Story provided by Rob Kiser, Piqua Daily Call
JUNE 1, 2018 - COLUMBUS
"The Jett" Wins State Title...
All the blood. All the sweat. All the tears.
It was all worth it.
And the big smile on Covington senior pole vaulter Jett Murphy's face told the story as he stood atop the podium at the Division III state track and field meet Friday night after winning the pole vault with a school record 15-foot vault.
And Murphy wasn't going to be denied.
Not after an ACL injury as a freshman, an ACL injury earlier this spring and a meniscus injury early this spring.
"I was really worried about the beginning of the season," Murphy said. "I wasn't jumping very well. But, right now, I feel great. I have never felt better."
The accomplishment tells you something special about Murphy.
"He is just an amazing kid," Newton coach Nick Rhoades, who helps Murphy with the pole vault, said. "He has been vaulting basically all spring with some issues with his knee. He shows you the support he has with his family and the Covington coaching staff and community."
Friday was a tough competition from the start.
Murphy had only one miss - at 14-4 as the bar was moved 15-feet with five vaulters still on.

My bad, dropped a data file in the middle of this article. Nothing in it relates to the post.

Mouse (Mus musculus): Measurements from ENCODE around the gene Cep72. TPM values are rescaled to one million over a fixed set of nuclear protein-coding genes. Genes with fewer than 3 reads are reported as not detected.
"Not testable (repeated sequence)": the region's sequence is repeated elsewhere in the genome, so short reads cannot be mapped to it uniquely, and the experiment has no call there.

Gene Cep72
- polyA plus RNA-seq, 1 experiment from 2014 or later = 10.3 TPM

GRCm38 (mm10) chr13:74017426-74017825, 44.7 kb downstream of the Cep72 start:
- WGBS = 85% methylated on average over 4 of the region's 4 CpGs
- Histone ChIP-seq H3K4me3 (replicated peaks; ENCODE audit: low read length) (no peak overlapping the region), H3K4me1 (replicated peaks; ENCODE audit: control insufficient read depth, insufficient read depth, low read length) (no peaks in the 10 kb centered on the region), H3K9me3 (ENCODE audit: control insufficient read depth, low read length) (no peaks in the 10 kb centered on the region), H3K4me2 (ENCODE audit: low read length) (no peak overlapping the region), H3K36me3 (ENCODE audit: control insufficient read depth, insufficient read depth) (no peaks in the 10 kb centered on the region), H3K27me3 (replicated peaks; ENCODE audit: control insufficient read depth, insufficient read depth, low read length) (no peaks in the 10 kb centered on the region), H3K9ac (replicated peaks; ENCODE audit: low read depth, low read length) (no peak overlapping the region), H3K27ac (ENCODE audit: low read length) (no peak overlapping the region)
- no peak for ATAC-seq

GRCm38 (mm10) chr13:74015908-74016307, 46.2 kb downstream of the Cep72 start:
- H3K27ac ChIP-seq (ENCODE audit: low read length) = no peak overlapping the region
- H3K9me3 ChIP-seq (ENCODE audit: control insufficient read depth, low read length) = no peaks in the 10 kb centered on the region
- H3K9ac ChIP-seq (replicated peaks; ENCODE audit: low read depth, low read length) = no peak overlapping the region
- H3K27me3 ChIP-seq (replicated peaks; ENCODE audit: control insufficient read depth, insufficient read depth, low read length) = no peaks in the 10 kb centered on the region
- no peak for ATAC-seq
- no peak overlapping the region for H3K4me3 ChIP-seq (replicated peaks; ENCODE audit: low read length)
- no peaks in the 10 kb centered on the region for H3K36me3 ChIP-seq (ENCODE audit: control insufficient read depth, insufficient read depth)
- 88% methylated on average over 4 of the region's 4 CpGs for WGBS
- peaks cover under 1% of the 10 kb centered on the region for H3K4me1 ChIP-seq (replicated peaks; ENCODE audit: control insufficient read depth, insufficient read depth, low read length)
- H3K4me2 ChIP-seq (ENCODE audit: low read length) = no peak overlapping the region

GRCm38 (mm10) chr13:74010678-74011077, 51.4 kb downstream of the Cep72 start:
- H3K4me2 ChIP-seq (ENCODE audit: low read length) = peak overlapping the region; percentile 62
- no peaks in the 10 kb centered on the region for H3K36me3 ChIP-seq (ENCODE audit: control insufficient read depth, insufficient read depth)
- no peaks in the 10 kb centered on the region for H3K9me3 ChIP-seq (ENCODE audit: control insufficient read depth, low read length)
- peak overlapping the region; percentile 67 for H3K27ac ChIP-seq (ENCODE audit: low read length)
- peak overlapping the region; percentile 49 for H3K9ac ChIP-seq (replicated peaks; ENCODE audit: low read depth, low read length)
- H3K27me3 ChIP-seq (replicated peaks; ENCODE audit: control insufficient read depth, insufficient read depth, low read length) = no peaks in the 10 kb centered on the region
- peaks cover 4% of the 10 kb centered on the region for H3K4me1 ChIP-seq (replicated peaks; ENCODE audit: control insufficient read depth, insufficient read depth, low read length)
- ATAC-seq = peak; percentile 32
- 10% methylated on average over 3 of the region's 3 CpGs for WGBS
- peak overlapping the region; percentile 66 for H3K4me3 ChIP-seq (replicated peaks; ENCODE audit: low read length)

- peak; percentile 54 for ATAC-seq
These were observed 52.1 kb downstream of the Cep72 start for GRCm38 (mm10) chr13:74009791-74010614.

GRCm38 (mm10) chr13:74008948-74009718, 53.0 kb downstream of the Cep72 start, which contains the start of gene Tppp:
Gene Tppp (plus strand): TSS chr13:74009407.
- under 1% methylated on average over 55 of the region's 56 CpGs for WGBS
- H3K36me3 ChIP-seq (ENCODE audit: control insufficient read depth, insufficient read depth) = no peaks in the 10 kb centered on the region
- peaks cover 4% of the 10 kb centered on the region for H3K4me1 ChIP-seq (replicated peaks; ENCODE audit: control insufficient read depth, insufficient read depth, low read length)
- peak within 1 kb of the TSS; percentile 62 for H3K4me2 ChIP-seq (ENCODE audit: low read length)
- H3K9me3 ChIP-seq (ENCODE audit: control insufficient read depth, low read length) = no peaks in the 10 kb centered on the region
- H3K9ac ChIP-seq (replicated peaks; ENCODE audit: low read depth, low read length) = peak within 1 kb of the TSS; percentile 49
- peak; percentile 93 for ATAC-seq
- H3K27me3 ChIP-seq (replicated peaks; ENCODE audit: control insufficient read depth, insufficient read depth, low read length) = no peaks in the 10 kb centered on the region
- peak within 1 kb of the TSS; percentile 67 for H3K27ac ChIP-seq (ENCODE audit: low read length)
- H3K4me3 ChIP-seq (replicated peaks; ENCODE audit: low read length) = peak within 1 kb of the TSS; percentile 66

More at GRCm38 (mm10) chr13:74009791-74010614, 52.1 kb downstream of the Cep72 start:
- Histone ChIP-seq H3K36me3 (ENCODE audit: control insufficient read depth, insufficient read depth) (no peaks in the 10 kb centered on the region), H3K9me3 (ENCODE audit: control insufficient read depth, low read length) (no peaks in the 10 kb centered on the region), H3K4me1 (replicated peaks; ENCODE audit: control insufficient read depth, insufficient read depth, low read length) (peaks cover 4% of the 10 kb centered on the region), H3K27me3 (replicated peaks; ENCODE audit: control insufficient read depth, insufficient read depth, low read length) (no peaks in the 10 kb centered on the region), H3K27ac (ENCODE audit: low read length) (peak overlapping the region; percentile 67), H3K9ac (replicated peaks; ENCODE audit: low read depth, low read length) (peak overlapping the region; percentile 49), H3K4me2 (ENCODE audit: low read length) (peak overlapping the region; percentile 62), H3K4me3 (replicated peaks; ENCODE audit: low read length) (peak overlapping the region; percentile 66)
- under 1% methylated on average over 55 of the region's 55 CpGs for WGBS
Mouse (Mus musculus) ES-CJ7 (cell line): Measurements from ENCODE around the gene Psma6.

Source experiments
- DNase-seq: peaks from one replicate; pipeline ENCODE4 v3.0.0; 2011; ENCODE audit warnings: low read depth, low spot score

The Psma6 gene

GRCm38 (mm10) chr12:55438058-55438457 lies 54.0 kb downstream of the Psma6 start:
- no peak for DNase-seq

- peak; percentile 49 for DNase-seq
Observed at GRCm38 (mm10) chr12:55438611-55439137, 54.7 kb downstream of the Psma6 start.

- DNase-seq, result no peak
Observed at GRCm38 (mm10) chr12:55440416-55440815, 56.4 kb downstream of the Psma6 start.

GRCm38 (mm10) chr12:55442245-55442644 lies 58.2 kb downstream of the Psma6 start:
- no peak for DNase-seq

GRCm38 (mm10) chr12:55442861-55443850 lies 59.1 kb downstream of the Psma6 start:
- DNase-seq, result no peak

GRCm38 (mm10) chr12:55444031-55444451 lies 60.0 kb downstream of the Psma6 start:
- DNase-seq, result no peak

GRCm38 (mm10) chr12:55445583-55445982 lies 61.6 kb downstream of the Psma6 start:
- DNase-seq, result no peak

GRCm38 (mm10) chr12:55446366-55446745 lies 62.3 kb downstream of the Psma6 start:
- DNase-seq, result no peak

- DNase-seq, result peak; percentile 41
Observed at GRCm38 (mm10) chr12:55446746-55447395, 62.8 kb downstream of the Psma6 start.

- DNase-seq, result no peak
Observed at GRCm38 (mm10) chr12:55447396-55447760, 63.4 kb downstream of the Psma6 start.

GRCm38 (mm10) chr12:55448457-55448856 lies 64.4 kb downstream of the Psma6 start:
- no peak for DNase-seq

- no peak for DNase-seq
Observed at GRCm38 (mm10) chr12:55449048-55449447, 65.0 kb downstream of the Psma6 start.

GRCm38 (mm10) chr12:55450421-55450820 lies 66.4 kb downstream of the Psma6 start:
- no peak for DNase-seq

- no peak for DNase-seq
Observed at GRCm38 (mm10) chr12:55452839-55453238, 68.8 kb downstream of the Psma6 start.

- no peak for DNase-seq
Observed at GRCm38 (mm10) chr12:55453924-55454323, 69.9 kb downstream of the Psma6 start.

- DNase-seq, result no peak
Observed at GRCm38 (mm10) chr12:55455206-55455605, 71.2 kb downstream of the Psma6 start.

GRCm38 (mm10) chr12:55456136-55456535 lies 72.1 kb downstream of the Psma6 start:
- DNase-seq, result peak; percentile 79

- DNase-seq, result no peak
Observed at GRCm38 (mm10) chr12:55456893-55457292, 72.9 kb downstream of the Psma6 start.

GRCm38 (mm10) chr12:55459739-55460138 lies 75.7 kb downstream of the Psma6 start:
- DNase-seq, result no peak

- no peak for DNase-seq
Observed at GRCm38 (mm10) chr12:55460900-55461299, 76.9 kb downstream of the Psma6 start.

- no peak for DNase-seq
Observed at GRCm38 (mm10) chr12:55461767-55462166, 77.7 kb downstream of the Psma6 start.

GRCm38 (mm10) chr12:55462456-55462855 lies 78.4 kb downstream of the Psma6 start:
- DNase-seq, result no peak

Murphy was the last to take his first attempt at 15-0 - and the only one to make it on his first attempt.
As he landed on the mat, he pumped his first and had a big smile.
"I wasn't necessarily thinking that would win it," Murphy said. "I knew it would put me in the top two. It is a height I have been wanting to make for a long time and it gave me the school record."
Rhoades thought it was even bigger than that.
"When you get to 15-feet, if you make it on your first attempt, you are going to win," Rhoades said.
But, Hunter Garretson of Newcomerstown cleared 15-0 on this third attempt, making it a two-man competition.
The bar was raised to 15-4 - and if neither vaulter cleared that height, Murphy would win on misses.
After both missed on the first two attempts, Garretson had one last attempt at 15-4.
When he failed, Murphy was state champion.
"You never root against anybody," Rhoades said. "Because, if he makes it, he deserves to win. But, you are nervous."
Murphy just missed at 15-4, but it didn't matter.
"I started vaulting in eighth grade," Murphy said. "I missed my freshman year with an injury. When I got fourth as a sophomore and third as a junior, that's probably when I started thinking about winning."
And it was worth all the blood, sweat and tears it took to get there.